Rob Oldham Publishes Article in Legislative Studies Quartly

Feb. 14, 2024

This month, Rob Oldham (CSDP Graduate Student), published his article in the February 2024 edition of Legislative Studies Quarterly. The article is titled "Partisan Governance and Minority Party Vetoes: Evidence from State Legislatures."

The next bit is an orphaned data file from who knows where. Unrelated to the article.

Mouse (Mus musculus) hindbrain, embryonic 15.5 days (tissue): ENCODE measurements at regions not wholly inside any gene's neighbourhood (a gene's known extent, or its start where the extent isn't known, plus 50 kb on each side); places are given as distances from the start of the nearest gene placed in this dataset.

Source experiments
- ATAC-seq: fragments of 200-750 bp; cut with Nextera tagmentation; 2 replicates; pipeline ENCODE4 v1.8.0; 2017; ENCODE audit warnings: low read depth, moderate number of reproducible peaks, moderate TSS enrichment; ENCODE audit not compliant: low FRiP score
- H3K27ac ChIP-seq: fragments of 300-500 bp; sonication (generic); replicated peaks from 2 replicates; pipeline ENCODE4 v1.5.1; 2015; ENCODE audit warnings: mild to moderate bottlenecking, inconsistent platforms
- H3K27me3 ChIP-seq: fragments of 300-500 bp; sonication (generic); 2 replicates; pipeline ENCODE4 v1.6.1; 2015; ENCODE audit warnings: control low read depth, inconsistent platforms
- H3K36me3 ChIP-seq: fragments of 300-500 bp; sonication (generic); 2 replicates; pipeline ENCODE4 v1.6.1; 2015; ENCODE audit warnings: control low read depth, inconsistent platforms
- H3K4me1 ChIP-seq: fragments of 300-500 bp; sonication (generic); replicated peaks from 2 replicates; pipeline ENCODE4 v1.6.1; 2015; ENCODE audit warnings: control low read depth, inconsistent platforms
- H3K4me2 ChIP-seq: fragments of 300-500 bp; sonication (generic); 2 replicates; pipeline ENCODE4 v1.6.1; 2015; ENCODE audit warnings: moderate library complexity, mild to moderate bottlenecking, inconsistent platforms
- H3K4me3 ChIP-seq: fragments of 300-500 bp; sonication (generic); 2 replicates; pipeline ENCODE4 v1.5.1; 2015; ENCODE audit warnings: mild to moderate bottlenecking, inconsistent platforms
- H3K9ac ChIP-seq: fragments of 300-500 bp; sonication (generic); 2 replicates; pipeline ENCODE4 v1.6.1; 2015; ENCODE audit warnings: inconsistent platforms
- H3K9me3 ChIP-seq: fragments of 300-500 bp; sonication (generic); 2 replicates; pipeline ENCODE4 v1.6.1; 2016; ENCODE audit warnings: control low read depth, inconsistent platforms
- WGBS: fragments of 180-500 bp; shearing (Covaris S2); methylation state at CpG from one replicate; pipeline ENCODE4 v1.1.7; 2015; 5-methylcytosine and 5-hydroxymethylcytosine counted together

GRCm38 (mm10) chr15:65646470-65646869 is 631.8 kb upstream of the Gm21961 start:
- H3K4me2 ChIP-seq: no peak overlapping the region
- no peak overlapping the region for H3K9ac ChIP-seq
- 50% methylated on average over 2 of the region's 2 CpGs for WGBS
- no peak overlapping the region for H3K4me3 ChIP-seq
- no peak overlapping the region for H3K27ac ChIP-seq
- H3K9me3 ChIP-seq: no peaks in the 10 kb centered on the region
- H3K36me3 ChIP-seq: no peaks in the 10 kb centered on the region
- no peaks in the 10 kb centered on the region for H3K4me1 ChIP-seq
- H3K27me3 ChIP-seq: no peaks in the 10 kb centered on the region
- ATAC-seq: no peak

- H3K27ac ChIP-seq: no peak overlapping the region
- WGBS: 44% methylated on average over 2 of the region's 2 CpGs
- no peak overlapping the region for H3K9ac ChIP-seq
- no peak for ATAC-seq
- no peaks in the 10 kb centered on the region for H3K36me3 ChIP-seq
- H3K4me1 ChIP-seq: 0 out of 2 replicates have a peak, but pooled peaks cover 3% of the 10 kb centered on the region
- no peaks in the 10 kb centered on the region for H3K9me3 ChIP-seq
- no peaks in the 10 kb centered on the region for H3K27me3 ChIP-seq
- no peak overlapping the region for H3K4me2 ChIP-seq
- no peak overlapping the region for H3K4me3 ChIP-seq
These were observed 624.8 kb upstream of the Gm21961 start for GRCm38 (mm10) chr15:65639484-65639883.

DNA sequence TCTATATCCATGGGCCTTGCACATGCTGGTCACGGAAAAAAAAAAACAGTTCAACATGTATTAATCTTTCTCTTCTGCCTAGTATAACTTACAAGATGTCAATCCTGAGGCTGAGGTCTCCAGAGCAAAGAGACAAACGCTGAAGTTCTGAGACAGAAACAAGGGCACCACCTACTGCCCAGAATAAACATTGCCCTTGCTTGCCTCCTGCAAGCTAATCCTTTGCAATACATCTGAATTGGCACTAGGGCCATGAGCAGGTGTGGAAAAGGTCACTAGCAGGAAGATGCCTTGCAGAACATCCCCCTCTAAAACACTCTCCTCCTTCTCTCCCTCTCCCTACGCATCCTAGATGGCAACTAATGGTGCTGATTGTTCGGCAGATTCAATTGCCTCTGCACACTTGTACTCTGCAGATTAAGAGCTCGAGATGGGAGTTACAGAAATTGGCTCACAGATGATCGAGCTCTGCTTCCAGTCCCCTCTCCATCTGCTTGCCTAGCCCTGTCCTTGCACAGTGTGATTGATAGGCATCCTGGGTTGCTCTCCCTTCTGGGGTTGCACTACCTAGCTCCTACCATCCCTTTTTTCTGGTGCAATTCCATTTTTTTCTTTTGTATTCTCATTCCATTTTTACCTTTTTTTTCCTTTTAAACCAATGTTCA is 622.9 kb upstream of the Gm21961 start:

It is often argued that bipartisan lawmaking depends on minority legislative parties controlling institutional veto points through divided government and/or supermajority pivots. Using a new dataset of state legislative rollcall votes on tax increases—an issue where states vary in whether they require majority or supermajority votes—I assess (1) whether minority control of veto points is necessary for bipartisan policymaking and (2) whether there are greater levels of partisan governance when the majority controls all veto points. I find that partisan governance is more likely when the majority controls all vetoes. However, bipartisan policymaking is still the most common outcome even when institutional conditions are seemingly ideal for partisan governance. Interviews with state policymakers uncover various noninstitutional reasons for bipartisanship regardless of veto control. My findings suggest that while institutional rules can compel bipartisanship, they are just one of many reasons why the minority party participates in lawmaking.